The Q&A Archives: Trimming Of Trumpet Vines

Question: I have two trumpet vines. Campsis radicans "Flava" and Campsis x Tagliabuana "Madame Galen". The Madame Galen grows quit differnetly than the Flava. The Madame Galen has new shoots from all over the main base vine. The Flava has only a few. I want both vines to have long vines to interleave with a fence. I want them to "travel" down the length of the fence. Can I prune the base vine back to promote growth at the top? I did prune all the old dead vines this spring. But the Mademe Galen is growing outward more like a bush than a vine. What can I do to promote long vines rather than many short shoots. Not to be greedy, I still want the vines to bloom! Is this asking too much? What can I do?

Jim Hribar

Answer: Left to their own devices, these vines (Campsis radicans) will soon be traveling along the fence. Keep in mind that this vine is rangy and once established it will definitely cover your fence, it just needs a couple of years to get started.

It typically sends up new shoots from the base as well as growing at the tips, the plant sort of sprawl and scramble over things. The more vigorous plant may be becoming established better faster than the other for whatever reason, or the top gorwth may have been trimmed back more.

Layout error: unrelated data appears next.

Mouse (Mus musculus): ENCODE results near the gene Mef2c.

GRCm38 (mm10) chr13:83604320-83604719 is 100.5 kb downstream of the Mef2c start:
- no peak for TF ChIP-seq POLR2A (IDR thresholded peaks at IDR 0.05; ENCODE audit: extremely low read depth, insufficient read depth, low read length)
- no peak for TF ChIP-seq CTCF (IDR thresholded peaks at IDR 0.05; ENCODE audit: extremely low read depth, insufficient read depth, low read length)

You can try to thin out some of the new shoots from the roots in order to direct energy to the longer tips, but in a year or two the vines will be rather large overall and long on their own. Those new shoots will grow quickly.

Trimming them back in early summer will remove blooming wood for this season because they bloom on new growth made this year. The best time to trim them is in late winter, when they can be cut back as hard as you need to get the shape you want or control their size.

Enjoy your vines!

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